Potato blackleg

Potato blackleg is a common bacterial disease of potatoes, which causes black rotting at the stem base. Initial infections cause stunted growth and yellowing stems.

Healthy potato (left) and one infected with potato blackleg (right). Image: RHS, Horticultural Science

Quick facts

Common name Potato blackleg
Scientific name Pectobacterium atrosepticum
Plants affected Potatoes
Main symptoms Yellowing stems, stunted growth and black rot at stem bases
Caused by Bacteria
Timing June onwards

What is potato blackleg?

Blackleg is a disease caused by the bacterium Pectobacterium atrosepticum. It is one of the earliest potato diseases to appear, you may see symptoms as early as June, especially in wet years.

This disease only infects potatoes.

Symptoms

You may see the following symptoms:

  • As early as June, the stems of potato plants appear stunted and pale green or yellow
  • Leaves at the top of affected stems may be small, stiff and have margins curled inwards
  • At ground level, these affected stems appear black and rotted
  • If tubers form, the flesh may be grey or brown and rotten

    At ground level, affected stems appear black and rotted.

    Control

    Non-chemical control

    There is a number of control measures that do not require chemicals:

    • The most important control measure is prompt removal and destruction of infected plants as soon as symptoms are noticed and before the disease has time to spread
    • Commercially produced seed has very low (but not zero) levels of infection. Gardeners who save their own seed should be particularly careful that it is uninfected. Dry storage of seed or ware potatoes will minimise the risk of spread in storage
    • The disease thirves in warm, damp conditions so improve poorly drained sites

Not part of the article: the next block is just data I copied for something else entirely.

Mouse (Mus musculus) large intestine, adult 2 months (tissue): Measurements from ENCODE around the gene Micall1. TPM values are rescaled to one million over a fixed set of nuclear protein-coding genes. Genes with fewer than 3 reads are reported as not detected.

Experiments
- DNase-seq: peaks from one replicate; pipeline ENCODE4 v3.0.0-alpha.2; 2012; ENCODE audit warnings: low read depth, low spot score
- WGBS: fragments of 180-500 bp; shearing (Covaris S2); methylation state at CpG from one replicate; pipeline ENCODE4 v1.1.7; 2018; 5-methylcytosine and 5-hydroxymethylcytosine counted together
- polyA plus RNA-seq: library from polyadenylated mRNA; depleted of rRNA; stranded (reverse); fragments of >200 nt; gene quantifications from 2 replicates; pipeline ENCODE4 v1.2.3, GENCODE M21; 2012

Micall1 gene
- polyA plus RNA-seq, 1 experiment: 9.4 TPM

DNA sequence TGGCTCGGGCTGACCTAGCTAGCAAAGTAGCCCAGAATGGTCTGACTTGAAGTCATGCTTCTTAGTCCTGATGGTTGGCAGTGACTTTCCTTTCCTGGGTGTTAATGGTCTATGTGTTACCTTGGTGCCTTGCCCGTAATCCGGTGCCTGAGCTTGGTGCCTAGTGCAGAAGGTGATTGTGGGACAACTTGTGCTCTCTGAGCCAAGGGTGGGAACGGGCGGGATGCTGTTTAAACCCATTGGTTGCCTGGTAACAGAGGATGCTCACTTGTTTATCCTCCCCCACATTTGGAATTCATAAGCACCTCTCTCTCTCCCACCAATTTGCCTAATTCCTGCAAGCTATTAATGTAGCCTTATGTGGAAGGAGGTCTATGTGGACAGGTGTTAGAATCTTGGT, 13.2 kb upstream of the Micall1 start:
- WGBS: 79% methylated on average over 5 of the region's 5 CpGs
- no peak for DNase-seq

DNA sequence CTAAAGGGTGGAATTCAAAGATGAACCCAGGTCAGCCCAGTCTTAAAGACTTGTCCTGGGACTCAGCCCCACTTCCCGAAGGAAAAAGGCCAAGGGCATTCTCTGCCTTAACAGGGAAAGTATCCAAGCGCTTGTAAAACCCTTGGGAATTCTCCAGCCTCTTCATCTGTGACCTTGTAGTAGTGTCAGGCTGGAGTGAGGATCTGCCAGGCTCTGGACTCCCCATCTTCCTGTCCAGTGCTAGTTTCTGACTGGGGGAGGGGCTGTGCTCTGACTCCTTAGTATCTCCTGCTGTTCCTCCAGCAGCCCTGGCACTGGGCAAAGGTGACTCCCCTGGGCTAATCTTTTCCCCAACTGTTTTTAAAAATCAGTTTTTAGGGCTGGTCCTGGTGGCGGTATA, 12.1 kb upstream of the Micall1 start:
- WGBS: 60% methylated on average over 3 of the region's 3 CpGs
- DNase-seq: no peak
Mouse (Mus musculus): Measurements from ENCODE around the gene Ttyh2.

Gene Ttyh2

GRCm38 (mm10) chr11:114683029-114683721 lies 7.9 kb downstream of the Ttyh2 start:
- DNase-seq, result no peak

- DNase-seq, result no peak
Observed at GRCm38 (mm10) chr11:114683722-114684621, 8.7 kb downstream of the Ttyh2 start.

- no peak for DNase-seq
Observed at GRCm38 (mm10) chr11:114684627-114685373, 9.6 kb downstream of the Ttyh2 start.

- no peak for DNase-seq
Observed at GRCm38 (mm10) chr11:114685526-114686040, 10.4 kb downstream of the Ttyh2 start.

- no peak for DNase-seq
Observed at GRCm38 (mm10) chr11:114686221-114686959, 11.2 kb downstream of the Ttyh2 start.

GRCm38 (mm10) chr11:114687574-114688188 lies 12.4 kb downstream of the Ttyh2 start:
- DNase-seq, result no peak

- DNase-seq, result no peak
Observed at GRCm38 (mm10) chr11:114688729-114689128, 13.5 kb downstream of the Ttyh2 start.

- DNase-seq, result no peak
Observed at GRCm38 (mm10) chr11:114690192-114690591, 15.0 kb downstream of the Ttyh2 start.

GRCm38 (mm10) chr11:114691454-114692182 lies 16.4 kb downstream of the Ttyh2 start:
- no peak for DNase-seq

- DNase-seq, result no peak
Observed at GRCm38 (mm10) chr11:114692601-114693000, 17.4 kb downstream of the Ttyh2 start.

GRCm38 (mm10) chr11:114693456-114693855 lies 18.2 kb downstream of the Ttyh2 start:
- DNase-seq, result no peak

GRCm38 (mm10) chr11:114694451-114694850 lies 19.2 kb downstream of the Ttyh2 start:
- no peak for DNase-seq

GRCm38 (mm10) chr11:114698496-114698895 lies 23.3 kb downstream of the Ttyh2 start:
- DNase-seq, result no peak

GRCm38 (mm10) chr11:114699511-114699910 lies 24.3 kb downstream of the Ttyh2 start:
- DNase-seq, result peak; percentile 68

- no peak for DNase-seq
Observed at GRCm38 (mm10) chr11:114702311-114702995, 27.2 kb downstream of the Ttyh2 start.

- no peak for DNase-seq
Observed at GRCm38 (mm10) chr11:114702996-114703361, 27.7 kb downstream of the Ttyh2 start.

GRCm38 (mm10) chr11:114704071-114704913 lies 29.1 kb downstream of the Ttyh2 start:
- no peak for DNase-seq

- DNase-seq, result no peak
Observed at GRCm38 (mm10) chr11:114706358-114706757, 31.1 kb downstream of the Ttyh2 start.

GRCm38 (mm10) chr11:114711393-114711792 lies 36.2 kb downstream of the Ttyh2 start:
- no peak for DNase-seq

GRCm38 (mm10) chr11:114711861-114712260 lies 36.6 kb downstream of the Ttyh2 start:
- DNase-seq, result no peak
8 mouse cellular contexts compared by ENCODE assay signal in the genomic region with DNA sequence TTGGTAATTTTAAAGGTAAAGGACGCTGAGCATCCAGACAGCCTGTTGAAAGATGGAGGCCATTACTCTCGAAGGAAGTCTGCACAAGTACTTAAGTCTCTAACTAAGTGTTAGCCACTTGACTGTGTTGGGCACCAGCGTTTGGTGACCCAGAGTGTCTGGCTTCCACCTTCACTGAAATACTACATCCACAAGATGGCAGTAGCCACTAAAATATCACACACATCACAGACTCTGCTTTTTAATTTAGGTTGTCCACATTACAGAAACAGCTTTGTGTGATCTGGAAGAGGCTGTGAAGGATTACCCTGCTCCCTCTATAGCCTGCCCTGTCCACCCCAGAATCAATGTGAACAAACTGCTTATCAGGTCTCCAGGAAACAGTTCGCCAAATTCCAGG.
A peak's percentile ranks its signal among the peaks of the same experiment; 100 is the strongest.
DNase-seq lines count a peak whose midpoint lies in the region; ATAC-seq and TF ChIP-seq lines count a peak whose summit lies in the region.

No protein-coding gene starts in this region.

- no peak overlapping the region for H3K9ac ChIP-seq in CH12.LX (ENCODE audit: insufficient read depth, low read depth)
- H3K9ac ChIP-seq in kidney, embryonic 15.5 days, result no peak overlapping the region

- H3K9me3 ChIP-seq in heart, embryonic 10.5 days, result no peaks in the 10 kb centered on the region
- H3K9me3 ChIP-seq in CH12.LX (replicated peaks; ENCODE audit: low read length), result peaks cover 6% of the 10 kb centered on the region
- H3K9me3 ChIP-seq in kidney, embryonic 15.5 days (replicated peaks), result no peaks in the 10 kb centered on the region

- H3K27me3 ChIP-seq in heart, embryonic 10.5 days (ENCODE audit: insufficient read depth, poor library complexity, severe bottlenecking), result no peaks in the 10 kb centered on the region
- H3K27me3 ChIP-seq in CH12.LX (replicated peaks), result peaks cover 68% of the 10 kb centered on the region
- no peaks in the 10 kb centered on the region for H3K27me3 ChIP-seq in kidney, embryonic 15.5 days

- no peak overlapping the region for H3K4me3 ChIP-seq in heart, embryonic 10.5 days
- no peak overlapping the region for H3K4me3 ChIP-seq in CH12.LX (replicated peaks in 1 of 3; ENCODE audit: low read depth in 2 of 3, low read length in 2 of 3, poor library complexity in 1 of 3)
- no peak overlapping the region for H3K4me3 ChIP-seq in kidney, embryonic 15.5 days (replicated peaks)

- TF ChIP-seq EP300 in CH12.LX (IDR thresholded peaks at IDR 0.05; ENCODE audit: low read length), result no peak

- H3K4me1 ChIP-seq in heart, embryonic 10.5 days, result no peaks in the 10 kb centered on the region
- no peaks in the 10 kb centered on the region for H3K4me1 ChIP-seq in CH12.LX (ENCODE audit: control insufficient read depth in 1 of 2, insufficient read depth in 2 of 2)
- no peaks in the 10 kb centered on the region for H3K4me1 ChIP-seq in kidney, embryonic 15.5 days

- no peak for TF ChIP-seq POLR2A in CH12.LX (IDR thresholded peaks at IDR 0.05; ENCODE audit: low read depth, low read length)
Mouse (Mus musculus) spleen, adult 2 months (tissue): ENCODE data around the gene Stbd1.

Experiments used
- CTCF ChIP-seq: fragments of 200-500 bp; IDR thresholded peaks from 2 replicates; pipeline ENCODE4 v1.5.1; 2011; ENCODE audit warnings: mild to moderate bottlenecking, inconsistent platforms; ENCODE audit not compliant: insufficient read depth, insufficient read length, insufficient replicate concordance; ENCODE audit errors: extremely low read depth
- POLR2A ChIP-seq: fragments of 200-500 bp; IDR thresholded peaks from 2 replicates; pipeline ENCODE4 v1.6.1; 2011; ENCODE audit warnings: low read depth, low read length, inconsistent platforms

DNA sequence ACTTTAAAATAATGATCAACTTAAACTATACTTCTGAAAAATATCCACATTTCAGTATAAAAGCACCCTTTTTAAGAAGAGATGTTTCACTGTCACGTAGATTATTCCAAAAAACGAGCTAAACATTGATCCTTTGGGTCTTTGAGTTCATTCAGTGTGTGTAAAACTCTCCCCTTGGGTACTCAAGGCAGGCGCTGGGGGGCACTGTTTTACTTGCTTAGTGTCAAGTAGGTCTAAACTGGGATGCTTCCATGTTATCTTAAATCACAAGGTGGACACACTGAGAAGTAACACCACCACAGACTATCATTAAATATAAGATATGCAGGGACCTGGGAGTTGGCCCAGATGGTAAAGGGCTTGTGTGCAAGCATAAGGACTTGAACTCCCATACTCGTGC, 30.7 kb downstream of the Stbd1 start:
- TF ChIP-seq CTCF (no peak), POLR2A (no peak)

• Try to lift crops during dry weather
    • Rotation is important, since the bacteria may survive over winter in ground where potatoes were previously grown, albeit at a low level. Rotation also reduces the risk of infection arising from infected volunteer potatoes
    • Choose resistant cultivars. The British Potato Council has produced the British Potato Variety Database which lists resistant varieties including ‘Charlotte’, ‘Pixie’, ‘Saxon’ and ‘Vales Sovereign’.  Visit The British Potato Variety Database for more information

    Chemical control

    There are no chemical controls available to gardeners for blackleg.

    Biology

    Blackleg is caused by the bacterium Pectobacterium atrosepticum (previously known as Erwinia carotovora pv. atroseptica). It is one of the few important plant diseases caused by bacteria in the UK.

    This disease normally comes into gardens (or allotments) via infected seed potatoes. Infected plants are removed from commercial seed crops, but a small number of infected tubers escape detection and seed lots will usually contain a few of these. These infections in the seed tubers are impossible to detect.

    If the infected plants that grow from these are not removed from the crop promptly, the disease will spread through the soil to infect new plants. The bacteria survive over winter principally in infected volunteer tubers and potato plant debris. They also survive at low levels in the root zone of some weeds. The bacteria may also be carried through the crop by insects or on contaminated soil.

    However, in gardens it is infected seed potatoes that are the most important source.

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    • Lester avatar

      By Lester on 26/06/2014

      Are the potatoes safe to eat? - obviously I'm not referring to the rotted potatoes, but ones that look healthy as a new potato.

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